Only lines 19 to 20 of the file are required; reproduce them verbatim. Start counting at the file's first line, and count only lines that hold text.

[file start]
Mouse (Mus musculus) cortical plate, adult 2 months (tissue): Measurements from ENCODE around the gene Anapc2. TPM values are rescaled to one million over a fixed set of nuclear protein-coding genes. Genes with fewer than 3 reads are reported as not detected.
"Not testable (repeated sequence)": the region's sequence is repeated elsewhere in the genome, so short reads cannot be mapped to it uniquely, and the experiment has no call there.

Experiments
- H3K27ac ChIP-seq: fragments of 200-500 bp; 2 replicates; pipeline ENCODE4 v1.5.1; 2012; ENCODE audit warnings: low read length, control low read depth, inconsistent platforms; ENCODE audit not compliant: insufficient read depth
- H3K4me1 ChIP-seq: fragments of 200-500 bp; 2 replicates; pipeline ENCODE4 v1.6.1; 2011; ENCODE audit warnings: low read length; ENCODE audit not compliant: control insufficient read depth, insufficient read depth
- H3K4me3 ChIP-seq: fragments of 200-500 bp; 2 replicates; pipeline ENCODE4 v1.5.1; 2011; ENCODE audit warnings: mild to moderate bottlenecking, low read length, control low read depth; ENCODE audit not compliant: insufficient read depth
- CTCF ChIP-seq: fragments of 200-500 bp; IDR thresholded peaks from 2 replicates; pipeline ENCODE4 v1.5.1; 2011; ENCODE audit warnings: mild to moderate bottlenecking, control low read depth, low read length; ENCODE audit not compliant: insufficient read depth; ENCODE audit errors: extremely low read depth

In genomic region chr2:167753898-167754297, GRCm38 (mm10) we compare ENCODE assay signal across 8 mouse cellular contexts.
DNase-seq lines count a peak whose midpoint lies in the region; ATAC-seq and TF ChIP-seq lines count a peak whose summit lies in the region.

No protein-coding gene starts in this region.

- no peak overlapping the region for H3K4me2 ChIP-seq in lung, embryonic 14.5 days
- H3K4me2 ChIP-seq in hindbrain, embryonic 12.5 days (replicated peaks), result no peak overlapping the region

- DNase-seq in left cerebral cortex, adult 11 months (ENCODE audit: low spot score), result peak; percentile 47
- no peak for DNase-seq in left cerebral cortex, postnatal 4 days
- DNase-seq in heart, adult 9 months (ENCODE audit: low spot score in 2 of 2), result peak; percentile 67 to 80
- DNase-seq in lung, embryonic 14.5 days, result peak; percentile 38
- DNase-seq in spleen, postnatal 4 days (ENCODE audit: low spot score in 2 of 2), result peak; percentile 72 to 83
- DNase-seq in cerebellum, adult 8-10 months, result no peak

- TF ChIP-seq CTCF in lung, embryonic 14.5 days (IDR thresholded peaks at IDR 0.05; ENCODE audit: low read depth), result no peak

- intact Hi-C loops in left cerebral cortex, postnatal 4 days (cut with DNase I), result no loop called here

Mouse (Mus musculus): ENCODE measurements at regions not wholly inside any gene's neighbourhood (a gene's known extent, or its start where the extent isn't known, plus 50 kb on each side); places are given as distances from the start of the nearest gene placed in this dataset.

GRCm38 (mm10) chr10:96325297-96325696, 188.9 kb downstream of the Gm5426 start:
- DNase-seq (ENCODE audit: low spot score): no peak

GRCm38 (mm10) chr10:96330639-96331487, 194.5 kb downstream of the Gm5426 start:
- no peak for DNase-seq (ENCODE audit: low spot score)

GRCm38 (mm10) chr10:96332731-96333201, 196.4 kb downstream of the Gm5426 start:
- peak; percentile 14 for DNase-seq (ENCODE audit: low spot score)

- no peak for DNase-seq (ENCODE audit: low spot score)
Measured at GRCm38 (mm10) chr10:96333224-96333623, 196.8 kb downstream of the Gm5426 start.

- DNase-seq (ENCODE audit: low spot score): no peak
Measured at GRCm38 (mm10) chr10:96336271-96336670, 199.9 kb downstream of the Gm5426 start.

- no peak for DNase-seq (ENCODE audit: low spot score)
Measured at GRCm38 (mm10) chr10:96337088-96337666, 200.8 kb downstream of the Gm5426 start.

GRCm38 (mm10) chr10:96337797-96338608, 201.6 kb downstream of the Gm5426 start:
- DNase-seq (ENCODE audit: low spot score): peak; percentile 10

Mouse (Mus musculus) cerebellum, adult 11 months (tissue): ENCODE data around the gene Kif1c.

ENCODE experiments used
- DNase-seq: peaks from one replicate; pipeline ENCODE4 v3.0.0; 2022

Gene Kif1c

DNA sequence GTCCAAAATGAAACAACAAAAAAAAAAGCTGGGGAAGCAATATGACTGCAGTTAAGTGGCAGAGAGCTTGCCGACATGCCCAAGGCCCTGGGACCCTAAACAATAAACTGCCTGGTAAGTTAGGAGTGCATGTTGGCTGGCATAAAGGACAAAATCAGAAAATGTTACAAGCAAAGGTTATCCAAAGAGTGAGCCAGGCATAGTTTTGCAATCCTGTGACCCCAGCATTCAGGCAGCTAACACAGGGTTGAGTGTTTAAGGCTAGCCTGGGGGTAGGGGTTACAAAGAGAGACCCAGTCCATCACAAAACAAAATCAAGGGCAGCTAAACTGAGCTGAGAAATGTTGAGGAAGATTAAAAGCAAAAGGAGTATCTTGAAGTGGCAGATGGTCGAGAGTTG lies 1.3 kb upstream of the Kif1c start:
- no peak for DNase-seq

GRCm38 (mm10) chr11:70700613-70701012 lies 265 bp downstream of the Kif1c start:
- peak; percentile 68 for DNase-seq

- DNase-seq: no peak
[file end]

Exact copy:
- TF ChIP-seq CTCF in lung, embryonic 14.5 days (IDR thresholded peaks at IDR 0.05; ENCODE audit: low read depth), result no peak

- intact Hi-C loops in left cerebral cortex, postnatal 4 days (cut with DNase I), result no loop called here